Unlike in Discover Bank, plaintiffs' complaint does not establish that the Agreement's class action waiver acted as an exculpatory clause or unduly hindered plaintiffs from pursuing a legal remedy. Plaintiffs' amended complaint shows that a class action is not the only viable means for recovering plaintiffs' damages or enforcing the contract against Diamond Foods. The amended complaint seeks damages for the class of "at least $70 million." Divided evenly among 1,600 class action plaintiffs, the alleged size of the class, a damage award of $70 million would provide each plaintiff with an award of $43,750. Obviously, the actual awards would be larger or smaller than that depending on each grower's claim, but, when considered for unconscionability, requiring a grower to file an individual action for roughly $43,000 in damages does not shock the conscience.*fn6 (See Arguelles-Romero v. Superior Court (2010) 184 Cal.App.4th 825, 844 [a claim for $16,000 is not so small as to justify not enforcing class action waiver].)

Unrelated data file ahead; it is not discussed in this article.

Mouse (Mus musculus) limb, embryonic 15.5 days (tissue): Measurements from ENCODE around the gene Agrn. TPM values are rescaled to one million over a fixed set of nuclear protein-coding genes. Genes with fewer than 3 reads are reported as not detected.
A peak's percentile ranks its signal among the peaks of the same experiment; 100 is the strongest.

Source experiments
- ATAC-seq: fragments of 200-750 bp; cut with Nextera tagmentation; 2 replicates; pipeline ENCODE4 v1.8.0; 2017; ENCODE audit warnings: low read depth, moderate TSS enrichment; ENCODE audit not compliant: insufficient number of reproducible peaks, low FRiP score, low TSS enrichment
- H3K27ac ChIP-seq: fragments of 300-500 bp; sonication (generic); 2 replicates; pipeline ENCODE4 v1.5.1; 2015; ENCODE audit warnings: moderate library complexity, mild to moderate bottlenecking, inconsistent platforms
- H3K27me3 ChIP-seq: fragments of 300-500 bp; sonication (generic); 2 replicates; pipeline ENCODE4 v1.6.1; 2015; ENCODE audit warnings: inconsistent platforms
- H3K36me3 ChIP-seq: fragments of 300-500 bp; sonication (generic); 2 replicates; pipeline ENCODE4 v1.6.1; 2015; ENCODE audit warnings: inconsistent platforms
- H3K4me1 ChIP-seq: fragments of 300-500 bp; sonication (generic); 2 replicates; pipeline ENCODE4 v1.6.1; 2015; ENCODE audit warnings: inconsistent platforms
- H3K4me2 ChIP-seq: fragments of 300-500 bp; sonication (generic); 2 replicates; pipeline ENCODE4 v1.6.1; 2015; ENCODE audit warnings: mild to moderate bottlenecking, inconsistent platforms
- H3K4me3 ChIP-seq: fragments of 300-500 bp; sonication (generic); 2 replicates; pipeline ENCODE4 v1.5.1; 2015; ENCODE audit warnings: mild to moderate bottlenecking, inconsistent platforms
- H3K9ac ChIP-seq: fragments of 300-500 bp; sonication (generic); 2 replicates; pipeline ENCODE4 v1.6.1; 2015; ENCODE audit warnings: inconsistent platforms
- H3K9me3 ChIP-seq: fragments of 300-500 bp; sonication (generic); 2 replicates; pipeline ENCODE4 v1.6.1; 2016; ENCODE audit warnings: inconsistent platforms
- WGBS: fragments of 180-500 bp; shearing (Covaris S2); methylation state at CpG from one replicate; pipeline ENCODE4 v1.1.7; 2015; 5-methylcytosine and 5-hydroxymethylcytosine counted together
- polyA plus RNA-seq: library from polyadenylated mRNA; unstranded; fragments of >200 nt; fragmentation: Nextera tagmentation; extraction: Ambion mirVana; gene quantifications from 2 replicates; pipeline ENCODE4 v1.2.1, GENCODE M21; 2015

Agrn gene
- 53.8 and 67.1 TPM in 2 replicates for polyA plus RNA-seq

Plaintiffs argue the class action waiver is unconscionable, even though it applies to both Diamond Foods and plaintiffs, because it effectively will limit only the growers from bringing a class action. This would be of more concern if a class action was the only feasible way of enforcing Diamond Foods's obligations under the Agreement. Because a class action is not necessary, such a minimal showing of substantive unconscionability is insufficient to meet plaintiffs' burden of showing a significantly greater degree of substantive unconscionability. Their minimal showing thus does not invalidate the class action waiver.